Weinheim, just twenty minutes north of Heidelberg, is along the “Bergstrasse” or mountain road in German. An ancient trade route, the north to south road is known today for vineyards that produce many fine wines. With fertile soil and lots of sunshine, the area’s climate also makes it one of the most productive places in Germany for growing fruit.
Because of its hot, dry summers, and with more sun per year than anywhere in the country, the Bergstrasse region is known as the “Riviera of Germany.” Romans first planted grapes on the area’s steep slopes 2000 years ago. In the eighth century, monks from nearby Lorsch Abbey continued to cultivate the vineyards.
Weinheim is known for its famous garden, Hermannshof, which came highly recommended by a local friend who’s a professional landscape designer. It was late May, the weather was favorable, and so we decided to see the garden for ourselves.
Setting off from Heidelberg, where we’d started our tour of the Rhine region, we whizzed along the A5 autobahn to Weinheim. I had imagined the gardens would be out in the country – or at least in the outskirts of town – so it was quite a surprise when signs led us into in the oldest part of the village. We parked the car and surveyed the winding cobblestone streets, narrow alleys, and large castle ruin on the hill above, but we didn’t see the garden. Then, across the street, in a wall bordering the sidewalk, we spotted an opening. It led down a rustic stone stairway straight into Hermannshof gardens. A high stone wall runs all the way around the property, turning it into a garden oasis. Hermannshof is a free public park that anyone could happen upon.
Two hundred years ago, the property was the private estate of a wealthy family. The grounds were added to over time by a series of landscape designers who transformed it into a thriving garden.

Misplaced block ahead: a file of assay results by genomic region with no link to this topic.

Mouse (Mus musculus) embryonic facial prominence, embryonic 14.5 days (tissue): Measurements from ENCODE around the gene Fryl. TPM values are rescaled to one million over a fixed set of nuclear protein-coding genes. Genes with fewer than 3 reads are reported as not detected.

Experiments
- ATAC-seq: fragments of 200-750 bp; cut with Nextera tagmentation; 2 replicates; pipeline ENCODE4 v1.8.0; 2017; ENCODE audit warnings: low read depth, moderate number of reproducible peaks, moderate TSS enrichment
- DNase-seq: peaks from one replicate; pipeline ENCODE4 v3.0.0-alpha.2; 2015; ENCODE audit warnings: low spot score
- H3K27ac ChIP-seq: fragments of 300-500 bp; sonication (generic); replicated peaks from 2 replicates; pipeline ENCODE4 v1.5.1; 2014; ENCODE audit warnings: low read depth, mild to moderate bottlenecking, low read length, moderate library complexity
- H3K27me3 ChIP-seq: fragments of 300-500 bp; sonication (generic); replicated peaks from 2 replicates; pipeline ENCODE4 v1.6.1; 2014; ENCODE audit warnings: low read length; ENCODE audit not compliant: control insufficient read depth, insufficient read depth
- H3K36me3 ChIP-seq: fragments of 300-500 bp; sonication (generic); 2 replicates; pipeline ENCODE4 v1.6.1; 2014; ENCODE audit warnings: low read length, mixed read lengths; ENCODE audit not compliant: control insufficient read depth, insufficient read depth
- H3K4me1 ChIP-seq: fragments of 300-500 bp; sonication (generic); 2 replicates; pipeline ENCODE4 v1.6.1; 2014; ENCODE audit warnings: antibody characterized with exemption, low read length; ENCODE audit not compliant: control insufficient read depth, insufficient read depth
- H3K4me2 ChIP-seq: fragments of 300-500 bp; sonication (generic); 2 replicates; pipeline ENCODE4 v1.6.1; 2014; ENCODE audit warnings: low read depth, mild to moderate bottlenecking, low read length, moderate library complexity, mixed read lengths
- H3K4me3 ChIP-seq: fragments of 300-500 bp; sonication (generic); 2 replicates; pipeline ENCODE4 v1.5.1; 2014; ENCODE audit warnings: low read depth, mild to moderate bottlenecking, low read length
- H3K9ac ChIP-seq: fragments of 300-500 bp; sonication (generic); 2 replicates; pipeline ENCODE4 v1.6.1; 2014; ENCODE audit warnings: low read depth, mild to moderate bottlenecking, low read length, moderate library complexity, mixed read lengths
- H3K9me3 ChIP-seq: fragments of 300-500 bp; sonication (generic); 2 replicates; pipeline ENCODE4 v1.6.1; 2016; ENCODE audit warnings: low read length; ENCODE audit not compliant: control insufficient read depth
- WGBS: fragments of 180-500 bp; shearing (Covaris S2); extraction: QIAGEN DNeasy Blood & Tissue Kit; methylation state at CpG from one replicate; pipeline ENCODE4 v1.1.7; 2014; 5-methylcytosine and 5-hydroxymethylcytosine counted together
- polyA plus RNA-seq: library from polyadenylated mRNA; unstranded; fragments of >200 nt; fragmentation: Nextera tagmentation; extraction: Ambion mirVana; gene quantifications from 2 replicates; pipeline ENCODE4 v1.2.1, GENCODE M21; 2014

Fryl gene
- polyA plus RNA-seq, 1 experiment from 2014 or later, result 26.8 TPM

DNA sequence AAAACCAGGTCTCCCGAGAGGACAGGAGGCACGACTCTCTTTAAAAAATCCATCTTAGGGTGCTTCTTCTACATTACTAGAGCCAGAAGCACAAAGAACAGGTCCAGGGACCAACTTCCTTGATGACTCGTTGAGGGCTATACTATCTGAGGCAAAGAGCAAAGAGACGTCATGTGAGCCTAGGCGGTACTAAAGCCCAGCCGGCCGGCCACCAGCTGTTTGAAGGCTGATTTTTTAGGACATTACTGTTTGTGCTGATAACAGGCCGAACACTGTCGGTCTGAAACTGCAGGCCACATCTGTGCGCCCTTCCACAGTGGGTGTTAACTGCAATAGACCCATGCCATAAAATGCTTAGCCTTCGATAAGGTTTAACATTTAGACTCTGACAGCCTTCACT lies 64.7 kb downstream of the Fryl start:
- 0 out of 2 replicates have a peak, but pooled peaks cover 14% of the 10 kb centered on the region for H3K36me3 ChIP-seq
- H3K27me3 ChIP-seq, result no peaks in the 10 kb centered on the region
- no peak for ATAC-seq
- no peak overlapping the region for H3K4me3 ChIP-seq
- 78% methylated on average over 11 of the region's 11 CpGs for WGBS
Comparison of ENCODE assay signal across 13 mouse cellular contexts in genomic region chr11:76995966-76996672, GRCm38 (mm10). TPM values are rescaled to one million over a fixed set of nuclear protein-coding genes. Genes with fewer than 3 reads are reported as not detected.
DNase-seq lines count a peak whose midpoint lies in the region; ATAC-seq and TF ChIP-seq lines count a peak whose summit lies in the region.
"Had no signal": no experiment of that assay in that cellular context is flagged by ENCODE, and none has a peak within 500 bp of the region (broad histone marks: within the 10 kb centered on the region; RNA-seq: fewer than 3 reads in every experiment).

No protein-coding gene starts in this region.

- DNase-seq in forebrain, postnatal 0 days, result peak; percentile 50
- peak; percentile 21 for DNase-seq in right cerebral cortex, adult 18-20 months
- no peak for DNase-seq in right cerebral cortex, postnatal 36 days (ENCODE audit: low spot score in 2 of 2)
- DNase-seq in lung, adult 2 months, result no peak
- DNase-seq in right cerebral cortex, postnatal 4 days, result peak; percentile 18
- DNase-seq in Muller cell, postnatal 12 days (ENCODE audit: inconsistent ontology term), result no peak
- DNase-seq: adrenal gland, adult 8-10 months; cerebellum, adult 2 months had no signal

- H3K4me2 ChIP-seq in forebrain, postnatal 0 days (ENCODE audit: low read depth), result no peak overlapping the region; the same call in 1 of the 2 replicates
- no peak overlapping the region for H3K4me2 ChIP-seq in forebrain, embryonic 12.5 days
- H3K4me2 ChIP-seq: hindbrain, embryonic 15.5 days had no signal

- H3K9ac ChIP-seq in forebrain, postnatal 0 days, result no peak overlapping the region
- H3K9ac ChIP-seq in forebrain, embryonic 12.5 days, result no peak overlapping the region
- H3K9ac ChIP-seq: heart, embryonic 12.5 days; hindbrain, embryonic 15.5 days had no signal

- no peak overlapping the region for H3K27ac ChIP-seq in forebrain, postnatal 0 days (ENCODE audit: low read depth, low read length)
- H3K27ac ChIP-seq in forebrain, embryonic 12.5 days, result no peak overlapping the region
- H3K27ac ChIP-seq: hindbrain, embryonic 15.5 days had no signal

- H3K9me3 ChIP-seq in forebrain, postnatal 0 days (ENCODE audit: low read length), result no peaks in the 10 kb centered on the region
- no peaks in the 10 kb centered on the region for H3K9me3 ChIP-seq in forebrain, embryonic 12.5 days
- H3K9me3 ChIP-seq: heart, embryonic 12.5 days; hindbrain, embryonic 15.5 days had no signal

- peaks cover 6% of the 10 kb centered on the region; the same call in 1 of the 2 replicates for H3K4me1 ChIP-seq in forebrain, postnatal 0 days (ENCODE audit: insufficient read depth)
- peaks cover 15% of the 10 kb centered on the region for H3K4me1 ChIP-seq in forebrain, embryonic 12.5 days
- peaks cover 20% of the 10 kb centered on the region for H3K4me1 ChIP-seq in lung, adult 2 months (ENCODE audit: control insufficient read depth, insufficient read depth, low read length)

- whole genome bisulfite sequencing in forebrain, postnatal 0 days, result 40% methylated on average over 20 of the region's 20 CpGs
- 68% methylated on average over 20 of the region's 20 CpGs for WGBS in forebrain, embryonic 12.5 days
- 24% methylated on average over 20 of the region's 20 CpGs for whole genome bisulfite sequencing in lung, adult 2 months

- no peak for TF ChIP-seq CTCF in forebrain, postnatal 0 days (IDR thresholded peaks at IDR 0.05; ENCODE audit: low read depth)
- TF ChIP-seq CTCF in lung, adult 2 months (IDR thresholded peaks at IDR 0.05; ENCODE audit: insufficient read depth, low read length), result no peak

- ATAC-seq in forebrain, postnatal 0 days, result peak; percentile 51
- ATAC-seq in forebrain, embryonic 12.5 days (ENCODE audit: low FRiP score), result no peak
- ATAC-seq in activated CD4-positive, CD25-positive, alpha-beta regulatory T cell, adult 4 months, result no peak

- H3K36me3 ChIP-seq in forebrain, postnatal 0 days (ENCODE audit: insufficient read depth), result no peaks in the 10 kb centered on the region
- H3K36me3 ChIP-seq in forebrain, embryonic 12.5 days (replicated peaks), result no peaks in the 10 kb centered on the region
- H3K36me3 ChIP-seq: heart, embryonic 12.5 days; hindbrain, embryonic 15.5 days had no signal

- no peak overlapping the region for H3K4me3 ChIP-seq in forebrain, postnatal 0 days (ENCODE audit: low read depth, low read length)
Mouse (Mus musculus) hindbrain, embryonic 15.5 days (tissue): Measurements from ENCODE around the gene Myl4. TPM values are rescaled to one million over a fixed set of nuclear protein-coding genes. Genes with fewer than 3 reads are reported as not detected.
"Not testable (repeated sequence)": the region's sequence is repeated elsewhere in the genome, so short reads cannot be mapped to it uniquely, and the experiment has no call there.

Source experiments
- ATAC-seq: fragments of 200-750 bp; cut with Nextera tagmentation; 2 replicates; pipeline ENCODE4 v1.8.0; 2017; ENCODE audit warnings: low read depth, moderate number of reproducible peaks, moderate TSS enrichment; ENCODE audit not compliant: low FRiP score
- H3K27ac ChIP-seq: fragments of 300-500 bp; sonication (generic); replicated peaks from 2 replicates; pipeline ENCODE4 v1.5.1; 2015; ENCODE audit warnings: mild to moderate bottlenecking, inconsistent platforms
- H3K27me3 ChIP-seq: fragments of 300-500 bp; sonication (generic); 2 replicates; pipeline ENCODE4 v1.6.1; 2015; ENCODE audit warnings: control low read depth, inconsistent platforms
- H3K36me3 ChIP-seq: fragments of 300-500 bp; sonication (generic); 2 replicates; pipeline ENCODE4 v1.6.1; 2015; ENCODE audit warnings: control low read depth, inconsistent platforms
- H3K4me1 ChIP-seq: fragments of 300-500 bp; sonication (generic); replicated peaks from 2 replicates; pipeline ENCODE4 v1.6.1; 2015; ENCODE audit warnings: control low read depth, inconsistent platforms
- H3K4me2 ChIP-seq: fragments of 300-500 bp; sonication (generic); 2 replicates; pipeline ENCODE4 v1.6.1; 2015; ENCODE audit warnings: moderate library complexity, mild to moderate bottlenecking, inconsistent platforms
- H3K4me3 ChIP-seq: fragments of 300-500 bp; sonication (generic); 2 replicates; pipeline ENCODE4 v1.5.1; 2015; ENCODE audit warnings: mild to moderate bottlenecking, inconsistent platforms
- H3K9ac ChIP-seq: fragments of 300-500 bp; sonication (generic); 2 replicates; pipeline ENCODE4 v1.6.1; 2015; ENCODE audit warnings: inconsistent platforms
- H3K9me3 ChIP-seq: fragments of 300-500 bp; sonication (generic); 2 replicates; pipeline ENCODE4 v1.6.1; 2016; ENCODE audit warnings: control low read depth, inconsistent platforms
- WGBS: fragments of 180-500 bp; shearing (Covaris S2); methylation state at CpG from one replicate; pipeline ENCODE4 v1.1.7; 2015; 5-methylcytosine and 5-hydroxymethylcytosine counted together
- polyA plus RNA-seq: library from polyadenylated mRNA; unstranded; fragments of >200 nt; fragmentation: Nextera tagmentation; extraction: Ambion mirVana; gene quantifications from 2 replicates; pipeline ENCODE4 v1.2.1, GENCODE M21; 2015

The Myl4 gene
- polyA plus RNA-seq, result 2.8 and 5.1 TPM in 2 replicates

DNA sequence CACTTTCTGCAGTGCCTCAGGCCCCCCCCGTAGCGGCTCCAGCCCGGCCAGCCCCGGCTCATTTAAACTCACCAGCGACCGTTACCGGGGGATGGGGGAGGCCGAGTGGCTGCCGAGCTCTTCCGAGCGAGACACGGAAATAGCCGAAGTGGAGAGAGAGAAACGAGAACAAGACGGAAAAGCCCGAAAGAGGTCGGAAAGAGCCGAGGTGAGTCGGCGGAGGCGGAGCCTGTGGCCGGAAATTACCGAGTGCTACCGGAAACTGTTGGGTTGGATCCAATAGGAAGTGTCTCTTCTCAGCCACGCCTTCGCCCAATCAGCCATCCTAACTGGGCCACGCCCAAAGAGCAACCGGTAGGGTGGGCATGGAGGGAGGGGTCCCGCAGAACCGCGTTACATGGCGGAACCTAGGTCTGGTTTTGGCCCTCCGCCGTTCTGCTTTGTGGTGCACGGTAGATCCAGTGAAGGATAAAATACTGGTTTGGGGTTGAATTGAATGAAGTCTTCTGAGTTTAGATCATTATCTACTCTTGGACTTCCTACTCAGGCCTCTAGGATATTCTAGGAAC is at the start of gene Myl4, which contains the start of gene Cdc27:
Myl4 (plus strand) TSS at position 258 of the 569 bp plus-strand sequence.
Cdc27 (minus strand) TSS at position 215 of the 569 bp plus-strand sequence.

Hermannshof became a “Schau-und Sichtungsgarten,” or display garden for the public, in the 1980’s with the aim of experimenting and studying perennials, so for those who take care of it, it must feel like an invitation to play. The garden includes an enormous variety of plants and trees, some flashy and some subtle.
We roamed the gravel paths that wound through a series of gardens.
Woodlands filled with forest perennials and dogwoods opened into prairies bursting with abundant grasses which led into a rocky, arid Mediterranean landscape filled with purple lavender and yellow santolina.
The gardens are not separated but flow into neighboring habitats subtly, as if they grew alongside one another naturally. It’s like wandering through the woods into a meadow.
Hermannshof is intimate and relaxing compared to the enormous, formal gardens at many European palaces. Plants are identified by markers inviting visitors to look more closely. Combinations are identified for those who want to try them out in their own gardens.
Interestingly, the plants in each area are selected for their habitat rather than their origin. This means that the garden includes specimens that don’t grow side-by-side in nature. For example, the prairie garden might include plants from Africa, Asia, and America, chosen because they grow in similar conditions. The goal is not to recreate gardens from a specific location but to build a community of plants that will adapt to the same setting.
The gardening approach at Hermannshof has several advantages. First, the plants will behave as they do in the wild, creating a more sustainable garden that requires less care. In addition, it gives the gardener the opportunity to experiment with new, unusual, and unexpected combinations of plants. The landscape architect(s) who designed New York City’s High Line used this approach.
Moving toward the back of the villa, the space opens up to a central lawn with a circular path through deep gardens along the perimeter. As you progress, the garden habitats continue to change subtly from meadow to annual garden, water garden to rock garden.
Our walk ended in the amazing “monsoon garden,” inspired by gardens in the far east.
Astonishingly, some of the trees we saw were planted as early as the 18thcentury and are still thriving.
Amazed by the kaleidoscope of color, diversity, and playfulness of the gardens, we could not stop taking pictures. These are just a few of our attempts to capture the beauty of this special place.